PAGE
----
Barefoot Runner, by Paul Rambali

Fairy-tale story of the shoeless wonder who left us gasping for breath
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The Independent Culture

The story of Abebe Bikila is a modern fairy tale. He was the first African to win an Olympic gold medal, and his underdog status was unmissable: Bikila won the marathon at the 1960 Rome Olympics in bare feet. He was the son of peasants and unused to footwear, but his upbringing on Ethiopia's high plateau gave him an enormous advantage. Runners raised at altitude can run further and faster because they need less oxygen and are less vulnerable to dehydration. Bikila complemented this unusual physical capacity with rare competitive spirit. Even confinement to a wheelchair following a car crash did not finish his athletic career; he soon switched to the Paralympics.

Bikila's first gold medal was political capital for his emperor. Haile Selassie I, King of Kings and the Elect of God, was then an autocrat with power of life and death over his subjects. Selassie wished Ethiopia - and Africa as a whole - to assume equal status with the developed world , but by the 1960s the gap between the emperor's medieval governance and Ethiopia's need to modernise was becoming unbridgeable.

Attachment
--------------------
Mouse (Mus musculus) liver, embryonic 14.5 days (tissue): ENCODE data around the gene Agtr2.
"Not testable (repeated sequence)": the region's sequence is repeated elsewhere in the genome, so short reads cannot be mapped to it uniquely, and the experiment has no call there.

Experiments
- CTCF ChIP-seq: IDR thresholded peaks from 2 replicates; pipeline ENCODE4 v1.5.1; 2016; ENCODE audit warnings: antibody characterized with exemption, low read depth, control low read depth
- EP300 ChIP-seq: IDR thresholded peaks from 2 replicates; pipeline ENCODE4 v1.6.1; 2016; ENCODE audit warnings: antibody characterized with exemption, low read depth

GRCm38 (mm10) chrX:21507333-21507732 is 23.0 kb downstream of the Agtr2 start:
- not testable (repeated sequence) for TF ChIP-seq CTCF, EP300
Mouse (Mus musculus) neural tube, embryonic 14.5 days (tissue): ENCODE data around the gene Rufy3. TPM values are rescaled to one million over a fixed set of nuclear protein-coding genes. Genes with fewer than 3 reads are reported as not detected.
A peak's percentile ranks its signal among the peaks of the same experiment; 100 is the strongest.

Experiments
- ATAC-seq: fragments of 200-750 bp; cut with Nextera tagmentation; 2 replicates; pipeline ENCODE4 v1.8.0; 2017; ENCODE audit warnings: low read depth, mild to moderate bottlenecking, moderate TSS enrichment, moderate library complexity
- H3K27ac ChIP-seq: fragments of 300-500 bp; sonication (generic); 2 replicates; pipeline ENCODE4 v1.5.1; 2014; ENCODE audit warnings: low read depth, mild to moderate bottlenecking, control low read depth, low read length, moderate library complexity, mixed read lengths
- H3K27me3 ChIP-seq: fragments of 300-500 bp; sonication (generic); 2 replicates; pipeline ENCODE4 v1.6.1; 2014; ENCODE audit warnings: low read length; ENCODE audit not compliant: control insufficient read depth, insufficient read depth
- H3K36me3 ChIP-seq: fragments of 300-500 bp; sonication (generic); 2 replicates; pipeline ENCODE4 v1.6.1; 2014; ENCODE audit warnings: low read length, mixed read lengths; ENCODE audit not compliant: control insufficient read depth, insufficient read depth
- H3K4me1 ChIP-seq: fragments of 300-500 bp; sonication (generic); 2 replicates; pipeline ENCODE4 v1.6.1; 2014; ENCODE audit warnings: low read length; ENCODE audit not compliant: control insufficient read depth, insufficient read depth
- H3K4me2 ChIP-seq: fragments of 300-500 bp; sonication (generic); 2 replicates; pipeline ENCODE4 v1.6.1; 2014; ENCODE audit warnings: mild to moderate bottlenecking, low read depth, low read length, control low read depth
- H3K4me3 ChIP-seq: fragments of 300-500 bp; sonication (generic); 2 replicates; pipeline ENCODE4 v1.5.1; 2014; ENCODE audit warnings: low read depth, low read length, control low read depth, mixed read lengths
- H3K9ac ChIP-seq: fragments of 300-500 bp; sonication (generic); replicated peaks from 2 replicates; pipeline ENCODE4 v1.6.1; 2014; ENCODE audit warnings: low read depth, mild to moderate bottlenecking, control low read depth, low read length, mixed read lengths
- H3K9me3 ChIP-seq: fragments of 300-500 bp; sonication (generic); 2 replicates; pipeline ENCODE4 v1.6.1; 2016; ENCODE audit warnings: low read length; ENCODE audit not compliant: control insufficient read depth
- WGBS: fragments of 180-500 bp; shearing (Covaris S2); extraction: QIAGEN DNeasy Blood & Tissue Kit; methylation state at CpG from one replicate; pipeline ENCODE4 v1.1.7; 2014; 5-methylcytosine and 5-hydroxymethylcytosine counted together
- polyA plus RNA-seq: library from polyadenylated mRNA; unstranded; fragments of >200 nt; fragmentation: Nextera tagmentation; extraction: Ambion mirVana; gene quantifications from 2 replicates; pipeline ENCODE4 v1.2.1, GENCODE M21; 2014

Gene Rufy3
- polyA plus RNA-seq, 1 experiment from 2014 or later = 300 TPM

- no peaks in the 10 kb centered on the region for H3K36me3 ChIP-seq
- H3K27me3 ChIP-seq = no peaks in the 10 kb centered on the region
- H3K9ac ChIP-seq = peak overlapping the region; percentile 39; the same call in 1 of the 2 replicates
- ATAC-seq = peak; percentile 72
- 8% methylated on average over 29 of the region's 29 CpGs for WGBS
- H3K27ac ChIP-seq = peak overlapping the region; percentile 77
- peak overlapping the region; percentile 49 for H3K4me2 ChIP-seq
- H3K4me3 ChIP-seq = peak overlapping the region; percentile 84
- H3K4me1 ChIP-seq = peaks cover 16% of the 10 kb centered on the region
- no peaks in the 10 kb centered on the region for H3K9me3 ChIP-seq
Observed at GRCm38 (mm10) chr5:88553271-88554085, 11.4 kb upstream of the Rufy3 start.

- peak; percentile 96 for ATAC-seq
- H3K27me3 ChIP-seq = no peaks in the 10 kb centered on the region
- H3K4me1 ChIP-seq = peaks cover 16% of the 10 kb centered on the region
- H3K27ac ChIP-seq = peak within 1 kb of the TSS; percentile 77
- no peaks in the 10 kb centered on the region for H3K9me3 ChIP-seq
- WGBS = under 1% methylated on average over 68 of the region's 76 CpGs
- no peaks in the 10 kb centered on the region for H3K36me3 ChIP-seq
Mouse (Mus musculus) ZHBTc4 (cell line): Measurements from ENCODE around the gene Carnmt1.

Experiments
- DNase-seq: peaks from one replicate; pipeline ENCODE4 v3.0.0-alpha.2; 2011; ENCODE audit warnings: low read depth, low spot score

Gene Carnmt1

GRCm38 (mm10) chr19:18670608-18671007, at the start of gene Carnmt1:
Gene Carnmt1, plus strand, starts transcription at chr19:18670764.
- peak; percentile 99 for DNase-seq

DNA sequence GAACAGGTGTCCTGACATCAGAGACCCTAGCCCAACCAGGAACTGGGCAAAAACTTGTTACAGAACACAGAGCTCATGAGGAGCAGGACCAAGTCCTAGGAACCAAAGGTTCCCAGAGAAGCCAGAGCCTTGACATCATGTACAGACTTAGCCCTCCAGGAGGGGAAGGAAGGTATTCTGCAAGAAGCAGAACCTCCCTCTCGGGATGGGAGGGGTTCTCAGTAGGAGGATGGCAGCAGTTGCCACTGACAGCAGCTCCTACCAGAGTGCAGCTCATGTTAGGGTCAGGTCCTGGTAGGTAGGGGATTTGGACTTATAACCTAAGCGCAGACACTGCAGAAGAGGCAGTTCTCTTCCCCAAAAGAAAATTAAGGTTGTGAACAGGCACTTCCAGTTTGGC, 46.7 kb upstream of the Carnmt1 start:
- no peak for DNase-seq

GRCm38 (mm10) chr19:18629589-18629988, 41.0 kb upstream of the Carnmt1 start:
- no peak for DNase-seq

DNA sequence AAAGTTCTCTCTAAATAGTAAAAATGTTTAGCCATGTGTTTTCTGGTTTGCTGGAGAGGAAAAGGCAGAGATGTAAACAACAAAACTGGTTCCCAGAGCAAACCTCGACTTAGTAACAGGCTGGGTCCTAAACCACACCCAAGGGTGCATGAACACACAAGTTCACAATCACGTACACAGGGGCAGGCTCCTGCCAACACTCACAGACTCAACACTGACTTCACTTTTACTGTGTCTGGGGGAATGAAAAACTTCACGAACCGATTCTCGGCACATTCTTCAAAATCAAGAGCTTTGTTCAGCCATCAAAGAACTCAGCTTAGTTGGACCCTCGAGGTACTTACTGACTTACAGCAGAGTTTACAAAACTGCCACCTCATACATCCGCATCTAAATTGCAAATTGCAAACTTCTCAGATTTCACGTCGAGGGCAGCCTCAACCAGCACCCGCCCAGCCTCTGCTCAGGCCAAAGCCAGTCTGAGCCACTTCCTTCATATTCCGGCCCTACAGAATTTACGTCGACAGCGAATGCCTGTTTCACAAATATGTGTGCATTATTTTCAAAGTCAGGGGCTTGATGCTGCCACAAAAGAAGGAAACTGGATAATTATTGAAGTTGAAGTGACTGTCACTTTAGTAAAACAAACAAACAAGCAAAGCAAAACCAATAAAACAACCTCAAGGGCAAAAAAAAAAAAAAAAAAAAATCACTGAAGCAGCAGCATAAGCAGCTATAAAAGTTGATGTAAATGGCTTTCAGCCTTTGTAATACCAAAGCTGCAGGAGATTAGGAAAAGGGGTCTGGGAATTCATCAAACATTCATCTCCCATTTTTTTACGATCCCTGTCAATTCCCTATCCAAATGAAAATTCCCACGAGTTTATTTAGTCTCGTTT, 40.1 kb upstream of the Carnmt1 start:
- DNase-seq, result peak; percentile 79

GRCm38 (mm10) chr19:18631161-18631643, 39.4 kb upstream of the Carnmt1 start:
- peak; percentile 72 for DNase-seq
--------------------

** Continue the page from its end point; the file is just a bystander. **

Bikila's sporting glory meant he was beloved by the masses, and this made him a political pawn. Unwillingly conscripted into a coup attempt, he narrowly escaped execution for treason. Reluctantly, Selassie allowed him to continue running and he won his second marathon in Tokyo in 1964.

Bikila's victories are isolated positives in Ethiopia's modern history, otherwise saturated in tragedy. Paul Rambali delivers engrossing accounts of the Byzantine intrigues at Selassie's court. The final days of empire were marked by starvation and insurrection; the famine of the 1980s that prompted Live Aid was one of a ghastly sequence that continues.

Rambali is strong on documentary detail, but his narrative relies on imaginative recreation of Bikila's thoughts and feelings (he died in 1973). Factional biography has impressive literary credentials, but here Rambali's creative stamina sometimes flags as he struggles to keep pace. Bikila remains an enigma, forever a few tantalising strides out of reach.

Rambali's descriptions of the races that brought Bikila fame make up some of this ground. It is impossible to remain unmoved by his accounts of the two great Olympic feats, of the astonishment and joy that gripped crowds on the sidelines and television audiences as this unassuming Ethiopian came padding out of nowhere to leave the rest of humanity gasping in his wake.

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